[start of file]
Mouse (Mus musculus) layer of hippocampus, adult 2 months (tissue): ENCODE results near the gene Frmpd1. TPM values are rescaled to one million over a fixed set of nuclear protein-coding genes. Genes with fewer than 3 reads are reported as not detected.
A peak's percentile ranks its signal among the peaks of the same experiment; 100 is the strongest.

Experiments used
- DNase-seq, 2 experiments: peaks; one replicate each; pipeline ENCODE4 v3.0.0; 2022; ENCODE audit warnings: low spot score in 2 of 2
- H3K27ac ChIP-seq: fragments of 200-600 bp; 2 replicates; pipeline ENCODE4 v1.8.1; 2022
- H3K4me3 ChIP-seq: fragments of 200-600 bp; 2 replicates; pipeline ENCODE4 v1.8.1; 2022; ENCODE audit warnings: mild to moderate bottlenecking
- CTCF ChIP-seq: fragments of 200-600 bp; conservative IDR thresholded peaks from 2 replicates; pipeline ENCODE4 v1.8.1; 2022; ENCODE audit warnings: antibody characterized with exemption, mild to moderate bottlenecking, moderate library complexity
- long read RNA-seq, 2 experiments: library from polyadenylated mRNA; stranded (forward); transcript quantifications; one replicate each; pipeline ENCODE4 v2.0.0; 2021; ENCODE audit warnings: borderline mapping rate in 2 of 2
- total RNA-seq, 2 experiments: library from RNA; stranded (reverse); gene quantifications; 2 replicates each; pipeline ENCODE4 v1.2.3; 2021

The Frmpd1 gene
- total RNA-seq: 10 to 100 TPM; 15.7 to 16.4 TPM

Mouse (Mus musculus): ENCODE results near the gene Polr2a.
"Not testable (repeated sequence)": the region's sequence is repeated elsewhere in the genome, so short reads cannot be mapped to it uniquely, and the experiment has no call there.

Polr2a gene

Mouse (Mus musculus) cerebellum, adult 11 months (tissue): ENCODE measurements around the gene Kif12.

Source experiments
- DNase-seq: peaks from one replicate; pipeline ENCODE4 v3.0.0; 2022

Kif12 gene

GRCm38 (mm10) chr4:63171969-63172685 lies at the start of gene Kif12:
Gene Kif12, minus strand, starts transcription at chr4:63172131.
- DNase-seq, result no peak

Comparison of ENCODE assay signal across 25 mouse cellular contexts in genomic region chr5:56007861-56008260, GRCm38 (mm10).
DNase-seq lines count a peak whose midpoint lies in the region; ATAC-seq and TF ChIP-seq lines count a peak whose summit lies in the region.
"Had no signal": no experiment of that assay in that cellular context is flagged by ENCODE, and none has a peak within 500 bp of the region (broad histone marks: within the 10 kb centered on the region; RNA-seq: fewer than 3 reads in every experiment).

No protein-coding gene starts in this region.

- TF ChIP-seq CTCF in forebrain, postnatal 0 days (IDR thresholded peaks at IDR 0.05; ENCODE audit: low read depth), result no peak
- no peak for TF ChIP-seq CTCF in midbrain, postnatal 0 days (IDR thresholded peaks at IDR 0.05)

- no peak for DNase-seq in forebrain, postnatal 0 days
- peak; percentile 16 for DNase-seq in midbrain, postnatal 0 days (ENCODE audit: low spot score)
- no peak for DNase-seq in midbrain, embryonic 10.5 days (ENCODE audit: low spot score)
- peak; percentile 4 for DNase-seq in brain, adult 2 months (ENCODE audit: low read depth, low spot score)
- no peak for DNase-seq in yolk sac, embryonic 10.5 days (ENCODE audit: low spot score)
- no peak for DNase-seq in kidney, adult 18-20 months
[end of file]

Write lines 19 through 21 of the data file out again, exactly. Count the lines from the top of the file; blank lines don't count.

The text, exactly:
GRCm38 (mm10) chr4:63171969-63172685 lies at the start of gene Kif12:
Gene Kif12, minus strand, starts transcription at chr4:63172131.
- DNase-seq, result no peak